CHAMPAIGN, Ill. (WCIA) — The Champaign community came together Saturday night to support Bash for the Badge, they’ve raised over $25,000 dollars and counting so far.

All the proceeds are going to Amber Oberheim’s organization, Peacemaker Project 703.

Bash for the Badge is all about supporting law enforcement. This year’s theme is “Stand For Safety.”

“How do we all come together how do we all make a change, and stand for safety I think is something that everybody could go for and could belong to,” said Mike Namoff, event sponsor.

Namoff says in order to do that, the community needs a good relationship with law enforcement.

“It’s really good to show support, it all leads to safety, the victory over violence, we all need to be doing something,” said Namoff

A message that Amber Oberheim agrees with.

“It’s about keeping people in our community and communities across the united states safe,” said Oberheim, wife of fallen officer Chris Oberheim.

Which is why Bash for the Badge is supporting Oberheim’s organization. She started it after her husband died in the line of duty.

“He would be humbled, he would say like this is all happening after I died?” said Oberheim. “He would have a hard time I think accepting the fact that his life meant more to a lot of people, it wasn’t just about us.”

Oberheim says all the money raised from the event will go towards supporting their mission.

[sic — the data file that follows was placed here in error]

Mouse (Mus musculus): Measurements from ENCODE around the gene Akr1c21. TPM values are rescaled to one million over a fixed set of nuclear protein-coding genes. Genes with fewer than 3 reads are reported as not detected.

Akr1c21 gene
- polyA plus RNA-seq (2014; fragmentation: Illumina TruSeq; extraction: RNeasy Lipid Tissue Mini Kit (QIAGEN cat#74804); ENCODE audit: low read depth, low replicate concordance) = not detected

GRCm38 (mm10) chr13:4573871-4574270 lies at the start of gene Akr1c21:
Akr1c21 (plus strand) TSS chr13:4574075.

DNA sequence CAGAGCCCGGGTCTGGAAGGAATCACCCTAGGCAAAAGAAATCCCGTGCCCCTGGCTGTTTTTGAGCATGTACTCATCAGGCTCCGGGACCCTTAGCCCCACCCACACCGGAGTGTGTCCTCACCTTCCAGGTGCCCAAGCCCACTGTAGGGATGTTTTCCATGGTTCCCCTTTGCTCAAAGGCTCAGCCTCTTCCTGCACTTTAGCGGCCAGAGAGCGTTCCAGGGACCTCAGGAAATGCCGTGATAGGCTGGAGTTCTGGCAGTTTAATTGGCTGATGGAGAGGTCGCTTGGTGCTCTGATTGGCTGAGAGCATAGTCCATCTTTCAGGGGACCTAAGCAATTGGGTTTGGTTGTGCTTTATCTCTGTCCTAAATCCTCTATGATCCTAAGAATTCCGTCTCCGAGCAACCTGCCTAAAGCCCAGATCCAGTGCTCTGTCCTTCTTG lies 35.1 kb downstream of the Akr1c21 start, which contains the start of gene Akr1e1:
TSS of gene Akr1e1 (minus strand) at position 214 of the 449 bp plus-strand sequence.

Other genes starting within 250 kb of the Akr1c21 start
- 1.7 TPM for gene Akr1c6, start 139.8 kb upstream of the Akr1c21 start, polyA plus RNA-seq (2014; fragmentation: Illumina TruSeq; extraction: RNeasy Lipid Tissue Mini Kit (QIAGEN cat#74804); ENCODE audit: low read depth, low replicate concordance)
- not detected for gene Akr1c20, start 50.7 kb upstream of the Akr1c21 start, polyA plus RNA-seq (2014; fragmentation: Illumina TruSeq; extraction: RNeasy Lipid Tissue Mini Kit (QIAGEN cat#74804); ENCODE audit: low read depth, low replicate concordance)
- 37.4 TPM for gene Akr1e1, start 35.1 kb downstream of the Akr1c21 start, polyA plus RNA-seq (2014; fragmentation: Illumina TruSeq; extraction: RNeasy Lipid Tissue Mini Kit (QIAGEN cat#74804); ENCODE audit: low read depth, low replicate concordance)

“Our next big adventure is sponsoring officers to go to Paws and Stripes in Florida to adopt therapy dogs,” said Oberheim.

Paws and Stripes take dogs from shelters and inmates at the county jail trains the dogs for 12 weeks, and they any first responder can adopt a therapy dog to bring back to their department.

“It’s a win for the dogs, its a win for the officer or first responder that adopts them, its a win for the inmates because it gives them some training and purpose while they are in jail and its a win for the community because they get to keep the benefit of such great animals,” said Oberheim.

In December of 2021, Oberheim and her daughters visited the facility not knowing they would soon be coming home with their own therapy dog, Obie.

They have taken him to schools and first responders all over Central Illinois, and hope to do more community visits soon.

“And even the victims of violent crimes women and children, it’s amazing to see these dogs go to work and see the value they can bring and comfort they can bring in ways that humans can’t,” said Oberheim.

Rector Construction will be matching the first $15,000 in donations from the evening.